N-myristoyltransferase (NMT) inhibitors that were initially developed for treatment of parasitic protozoan infections, including sleeping sickness, malaria, and leismaniasis, have also shown great promise as treatment for oncological diseases. The successful transition of NMT inhibitors, which are currently at preclinical to early clinical [...] Read more.
N-myristoyltransferase (NMT) inhibitors that were initially developed for treatment of parasitic protozoan infections, including sleeping sickness, malaria, and leismaniasis, have also shown great promise as treatment for oncological diseases. The successful transition of NMT inhibitors, which are currently at preclinical to early clinical stages, toward clinical approval and utilization may depend on the development and design of a diverse set of drug molecules with particular selectivity or pharmacological properties. In our study, we report that a common feature in the inhibitory mechanism of NMT is the formation of a salt bridge between a positively charged chemical group of the small molecule and the negatively charged C-terminus of an enzyme. Based on this observation, we designed a virtual screening protocol to identify novel ligands that mimic this mode of interaction. By screening over 1.1 million structures downloaded from the ZINC database, several hits were identified that displayed NMT inhibitory activity. The stability of the inhibitor-NMT complexes was evaluated by molecular dynamics simulations. The ligands from the stable complexes were tested in vitro and some of them appear to be promising leads for further optimization. Full article
(This article belongs to the Special Issue Drug Design: Science and Practice)
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19 pages, 4407 KiB  
Article
Virtual Screening and Hit Selection of Natural Compounds as Acetylcholinesterase Inhibitors
Molecules 2022, 27(10), 3139; https://doi.org/10.3390/molecules27103139 - 13 May 2022
Cited by 10 | Viewed by 2236
Abstract
Acetylcholinesterase (AChE) is one of the classical targets in the treatment of Alzheimer’s disease (AD). Inhibition of AChE slows down the hydrolysis of acetycholine and increases choline levels, improving the cognitive function. The achieved success of plant-based natural drugs acting as AChE inhibitors, [...] Read more.
Acetylcholinesterase (AChE) is one of the classical targets in the treatment of Alzheimer’s disease (AD). Inhibition of AChE slows down the hydrolysis of acetycholine and increases choline levels, improving the cognitive function. The achieved success of plant-based natural drugs acting as AChE inhibitors, such as galantamine (GAL) from Galanthus genus and huperzine A from Huperzia serrate (approved drug in China), in the treatment of AD, and the fact that natural compounds (NCs) are considered as safer and less toxic compared to synthetic drugs, led us to screen the available NCs (almost 150,000) in the ZINC12 database for AChE inhibitory activity. The compounds were screened virtually by molecular docking, filtered for suitable ADME properties, and 32 ligands from 23 structural groups were selected. The stability of the complexes was estimated via 1 μs molecular dynamics simulation. Ten compounds formed stable complexes with the enzyme and had a vendor and a reasonable price per mg. They were tested for AChE inhibitory and antioxidant activity. Five compounds showed weak AChE inhibition and three of them exhibited high antioxidant activity. Full article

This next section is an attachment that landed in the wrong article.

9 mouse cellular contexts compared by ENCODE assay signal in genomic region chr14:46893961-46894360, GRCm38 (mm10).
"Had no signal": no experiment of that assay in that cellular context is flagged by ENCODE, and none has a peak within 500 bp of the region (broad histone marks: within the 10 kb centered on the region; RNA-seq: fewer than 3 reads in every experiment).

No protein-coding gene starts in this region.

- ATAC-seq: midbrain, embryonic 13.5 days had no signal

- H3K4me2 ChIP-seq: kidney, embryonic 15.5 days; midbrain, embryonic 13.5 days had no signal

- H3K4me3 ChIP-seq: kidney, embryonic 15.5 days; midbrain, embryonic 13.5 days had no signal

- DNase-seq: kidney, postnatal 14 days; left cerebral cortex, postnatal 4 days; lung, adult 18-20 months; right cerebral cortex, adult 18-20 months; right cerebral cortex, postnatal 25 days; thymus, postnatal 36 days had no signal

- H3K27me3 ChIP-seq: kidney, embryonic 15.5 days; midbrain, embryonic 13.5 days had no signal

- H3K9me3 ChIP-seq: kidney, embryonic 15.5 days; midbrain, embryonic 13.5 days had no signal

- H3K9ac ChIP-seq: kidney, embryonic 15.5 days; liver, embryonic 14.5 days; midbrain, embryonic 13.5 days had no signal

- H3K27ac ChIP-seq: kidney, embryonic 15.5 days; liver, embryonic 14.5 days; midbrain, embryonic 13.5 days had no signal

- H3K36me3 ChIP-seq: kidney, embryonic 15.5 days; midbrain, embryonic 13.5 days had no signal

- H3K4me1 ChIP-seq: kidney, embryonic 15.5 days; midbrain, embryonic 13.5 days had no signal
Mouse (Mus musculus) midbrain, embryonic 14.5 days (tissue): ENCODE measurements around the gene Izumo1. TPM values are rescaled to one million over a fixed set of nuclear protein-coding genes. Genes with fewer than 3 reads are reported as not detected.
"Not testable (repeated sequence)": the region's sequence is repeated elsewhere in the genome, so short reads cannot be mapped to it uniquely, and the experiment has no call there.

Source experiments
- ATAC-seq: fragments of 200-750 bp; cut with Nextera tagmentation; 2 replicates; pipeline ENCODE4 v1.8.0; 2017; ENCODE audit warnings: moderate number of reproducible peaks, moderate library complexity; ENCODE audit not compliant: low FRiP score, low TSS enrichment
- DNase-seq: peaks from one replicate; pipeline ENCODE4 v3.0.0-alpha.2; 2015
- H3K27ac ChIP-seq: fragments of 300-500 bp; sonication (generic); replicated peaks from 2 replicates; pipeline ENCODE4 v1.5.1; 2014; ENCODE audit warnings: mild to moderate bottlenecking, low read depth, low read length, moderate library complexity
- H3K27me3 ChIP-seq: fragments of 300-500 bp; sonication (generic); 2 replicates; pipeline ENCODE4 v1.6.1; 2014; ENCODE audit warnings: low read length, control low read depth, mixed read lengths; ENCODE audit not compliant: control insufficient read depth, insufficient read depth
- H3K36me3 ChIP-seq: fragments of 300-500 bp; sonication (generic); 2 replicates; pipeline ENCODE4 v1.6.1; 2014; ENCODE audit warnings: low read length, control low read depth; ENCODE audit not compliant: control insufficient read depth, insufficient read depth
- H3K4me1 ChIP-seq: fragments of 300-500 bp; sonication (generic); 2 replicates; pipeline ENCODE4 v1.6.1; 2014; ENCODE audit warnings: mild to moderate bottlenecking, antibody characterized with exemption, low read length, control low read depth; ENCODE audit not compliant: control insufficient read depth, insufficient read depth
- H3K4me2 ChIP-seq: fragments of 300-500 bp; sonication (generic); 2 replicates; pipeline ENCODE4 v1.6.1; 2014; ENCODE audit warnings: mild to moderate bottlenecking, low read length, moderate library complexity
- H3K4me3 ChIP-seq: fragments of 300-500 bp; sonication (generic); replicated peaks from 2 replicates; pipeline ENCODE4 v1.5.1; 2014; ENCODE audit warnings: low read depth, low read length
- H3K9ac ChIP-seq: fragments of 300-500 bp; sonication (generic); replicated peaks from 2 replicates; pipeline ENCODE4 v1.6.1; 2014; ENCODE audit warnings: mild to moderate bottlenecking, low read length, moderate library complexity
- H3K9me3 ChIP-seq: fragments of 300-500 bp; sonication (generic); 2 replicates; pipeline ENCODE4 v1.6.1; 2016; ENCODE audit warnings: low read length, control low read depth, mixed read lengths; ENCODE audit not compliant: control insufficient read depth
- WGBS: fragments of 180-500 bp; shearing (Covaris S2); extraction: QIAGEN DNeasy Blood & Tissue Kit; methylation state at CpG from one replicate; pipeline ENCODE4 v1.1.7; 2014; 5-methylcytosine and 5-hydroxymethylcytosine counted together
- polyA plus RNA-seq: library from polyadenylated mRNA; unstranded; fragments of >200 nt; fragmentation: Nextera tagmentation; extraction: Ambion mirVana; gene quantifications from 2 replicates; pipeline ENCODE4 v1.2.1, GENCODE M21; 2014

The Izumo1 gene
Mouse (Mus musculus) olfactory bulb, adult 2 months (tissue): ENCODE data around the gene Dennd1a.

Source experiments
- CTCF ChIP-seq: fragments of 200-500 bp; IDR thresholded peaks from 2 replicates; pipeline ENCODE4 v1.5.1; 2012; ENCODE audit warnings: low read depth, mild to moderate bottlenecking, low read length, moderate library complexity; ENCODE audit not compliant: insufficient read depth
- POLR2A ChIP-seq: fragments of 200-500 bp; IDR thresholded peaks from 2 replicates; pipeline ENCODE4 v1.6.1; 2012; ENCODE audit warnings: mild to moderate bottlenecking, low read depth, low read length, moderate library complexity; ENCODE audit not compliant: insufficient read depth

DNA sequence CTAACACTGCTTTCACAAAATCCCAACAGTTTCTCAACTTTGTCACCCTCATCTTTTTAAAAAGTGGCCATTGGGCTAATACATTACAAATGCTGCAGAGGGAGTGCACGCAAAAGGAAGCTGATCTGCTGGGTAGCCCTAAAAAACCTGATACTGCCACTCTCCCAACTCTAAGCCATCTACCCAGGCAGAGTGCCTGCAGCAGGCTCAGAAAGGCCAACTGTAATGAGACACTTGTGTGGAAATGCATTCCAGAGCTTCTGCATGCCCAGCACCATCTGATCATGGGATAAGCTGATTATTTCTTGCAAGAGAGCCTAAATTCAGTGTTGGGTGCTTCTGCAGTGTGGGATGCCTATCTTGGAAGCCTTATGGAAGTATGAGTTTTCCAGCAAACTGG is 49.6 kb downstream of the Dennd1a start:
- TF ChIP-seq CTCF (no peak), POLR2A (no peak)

(This article belongs to the Special Issue Drug Design: Science and Practice)
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Review

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12 pages, 968 KiB  
Review
To Affinity and Beyond: A Personal Reflection on the Design and Discovery of Drugs
Molecules 2022, 27(21), 7624; https://doi.org/10.3390/molecules27217624 - 07 Nov 2022
Cited by 1 | Viewed by 1383
Abstract
Faced with new and as yet unmet medical need, the stark underperformance of the pharmaceutical discovery process is well described if not perfectly understood. Driven primarily by profit rather than societal need, the search for new pharmaceutical products—small molecule drugs, biologicals, and vaccines—is [...] Read more.
Faced with new and as yet unmet medical need, the stark underperformance of the pharmaceutical discovery process is well described if not perfectly understood. Driven primarily by profit rather than societal need, the search for new pharmaceutical products—small molecule drugs, biologicals, and vaccines—is neither properly funded nor sufficiently systematic. Many innovative approaches remain significantly underused and severely underappreciated, while dominant methodologies are replete with problems and limitations. Design is a component of drug discovery that is much discussed but seldom realised. In and of itself, technical innovation alone is unlikely to fulfil all the possibilities of drug discovery if the necessary underlying infrastructure remains unaltered. A fundamental revision in attitudes, with greater reliance on design powered by computational approaches, as well as a move away from the commercial imperative, is thus essential to capitalise fully on the potential of pharmaceutical intervention in healthcare. Full article
(This article belongs to the Special Issue Drug Design: Science and Practice)